Pride shuffle expert U.S. Rep. John Lewis never stops giving gay Atlanta reasons to love him. Here are two more. So buy him a drink the next time you see him at a gay event. Just don't use Russian vodka.
Lewis, most recently in the news for leading the charge on restricting federal funds for agencies that ban gay adoptions, just makes his advocacy for LGBT equality part of his everyday pitch. Doesn't matter the audience.
Last week, Creative Loafing turned over the keys to Lewis to guest edit the paper. His note to readers includes this:
I believe that we must respect the dignity and worth of every human being. I believe that every single one of us has a contribution to make to our society. And I believe that it must be the mission of every person, regardless of race, religion, gender, or sexual orientation, to leave this little piece of real estate we call Earth a more just and peaceful place.
And now, he's the lone member of Congress from Georgia signing a letter demanding that U.S. Secretary of State John Kerry ensure the safety of gay athletes, fans and media attending the Winter Olympics in Russia next year. The letter is a reaction to a Russian measure signed into law in June that bans public acknowledgement of sexual orientation or showing any support for LGBT rights.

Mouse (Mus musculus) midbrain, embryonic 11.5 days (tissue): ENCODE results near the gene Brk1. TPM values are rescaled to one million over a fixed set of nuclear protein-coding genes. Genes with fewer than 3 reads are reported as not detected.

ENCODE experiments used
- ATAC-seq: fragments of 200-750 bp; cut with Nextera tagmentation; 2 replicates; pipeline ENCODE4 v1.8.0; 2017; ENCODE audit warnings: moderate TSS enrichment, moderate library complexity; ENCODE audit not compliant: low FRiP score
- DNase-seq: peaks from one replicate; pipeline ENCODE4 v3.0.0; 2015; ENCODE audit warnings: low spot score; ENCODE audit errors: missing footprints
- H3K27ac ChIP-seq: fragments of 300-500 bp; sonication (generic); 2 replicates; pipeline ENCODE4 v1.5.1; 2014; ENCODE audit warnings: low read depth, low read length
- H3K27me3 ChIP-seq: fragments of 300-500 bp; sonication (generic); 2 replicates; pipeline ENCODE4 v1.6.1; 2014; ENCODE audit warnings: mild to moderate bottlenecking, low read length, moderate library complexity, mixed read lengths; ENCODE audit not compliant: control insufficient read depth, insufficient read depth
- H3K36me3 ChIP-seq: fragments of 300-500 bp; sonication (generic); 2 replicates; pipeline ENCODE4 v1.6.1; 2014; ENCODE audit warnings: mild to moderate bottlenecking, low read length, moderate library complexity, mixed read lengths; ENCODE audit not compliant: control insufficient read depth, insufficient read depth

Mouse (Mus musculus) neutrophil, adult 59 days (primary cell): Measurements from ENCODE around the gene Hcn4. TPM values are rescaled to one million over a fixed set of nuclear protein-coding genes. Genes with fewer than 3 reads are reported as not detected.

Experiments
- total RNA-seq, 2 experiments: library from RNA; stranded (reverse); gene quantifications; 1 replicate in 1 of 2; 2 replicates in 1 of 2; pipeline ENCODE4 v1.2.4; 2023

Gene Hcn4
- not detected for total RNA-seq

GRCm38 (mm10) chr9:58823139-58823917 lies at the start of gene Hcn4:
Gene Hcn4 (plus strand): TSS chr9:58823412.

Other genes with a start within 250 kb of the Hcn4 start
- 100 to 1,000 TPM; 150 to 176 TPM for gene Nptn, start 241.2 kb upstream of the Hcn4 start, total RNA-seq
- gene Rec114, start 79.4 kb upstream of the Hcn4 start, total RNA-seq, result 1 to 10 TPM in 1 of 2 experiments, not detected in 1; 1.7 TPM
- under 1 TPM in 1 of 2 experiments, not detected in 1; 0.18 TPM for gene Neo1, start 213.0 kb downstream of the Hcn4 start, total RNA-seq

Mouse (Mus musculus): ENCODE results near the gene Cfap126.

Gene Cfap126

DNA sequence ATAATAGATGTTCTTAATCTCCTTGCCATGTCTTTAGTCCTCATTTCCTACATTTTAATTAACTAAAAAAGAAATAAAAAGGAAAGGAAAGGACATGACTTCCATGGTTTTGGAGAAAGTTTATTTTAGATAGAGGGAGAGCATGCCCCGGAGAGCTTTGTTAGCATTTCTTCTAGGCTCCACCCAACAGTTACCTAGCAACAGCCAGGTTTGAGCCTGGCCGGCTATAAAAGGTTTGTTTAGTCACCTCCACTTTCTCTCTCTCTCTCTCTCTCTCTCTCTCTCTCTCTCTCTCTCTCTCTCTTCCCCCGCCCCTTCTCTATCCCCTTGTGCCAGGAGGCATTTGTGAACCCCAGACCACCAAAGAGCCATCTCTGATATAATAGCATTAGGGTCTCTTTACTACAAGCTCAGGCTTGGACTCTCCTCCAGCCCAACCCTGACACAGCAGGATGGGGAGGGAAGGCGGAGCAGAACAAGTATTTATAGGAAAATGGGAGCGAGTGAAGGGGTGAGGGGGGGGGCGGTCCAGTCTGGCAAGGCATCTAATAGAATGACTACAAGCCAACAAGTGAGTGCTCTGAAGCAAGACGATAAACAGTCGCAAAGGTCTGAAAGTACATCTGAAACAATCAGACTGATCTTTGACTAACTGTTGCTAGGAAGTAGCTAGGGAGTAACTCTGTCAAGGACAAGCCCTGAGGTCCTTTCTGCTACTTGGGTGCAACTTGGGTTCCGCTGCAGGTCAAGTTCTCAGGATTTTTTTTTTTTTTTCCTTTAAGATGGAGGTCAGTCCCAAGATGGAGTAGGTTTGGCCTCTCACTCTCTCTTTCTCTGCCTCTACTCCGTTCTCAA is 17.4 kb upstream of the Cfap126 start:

We are particularly troubled because while the newly signed law is the most recent and most extreme codification of Russia’s maltreatment of its LGBT citizens, it is also part of larger trend of anti-LGBT actions in Russia. In the last month, the Russian government also enacted a law banning foreign same-sex couples and single people from nations that have marriage equality from adopting Russian children. Hate crimes and violent attacks against the LGBT community have been reported, including the murders of two gay men earlier this year. In 2012, Moscow instituted a hundred-year ban on LGBT pride parades, a ban that was deemed illegal by the European Court of Human Rights, but which nevertheless resulted in the arrest and detention of seventeen LGBT activists for displaying rainbow flags. Russia’s record of anti-LGBT legislation and persecution pose serious concerns for the safety of LGBT Sochi Olympic participants and spectators.
The Russian law has created a firestorm of controversy and prompted calls for gay bars to dump Russian vodka. In Atlanta, the Eagle and Blake's did just that though at least one bar, Jungle, is resisting the protest calls.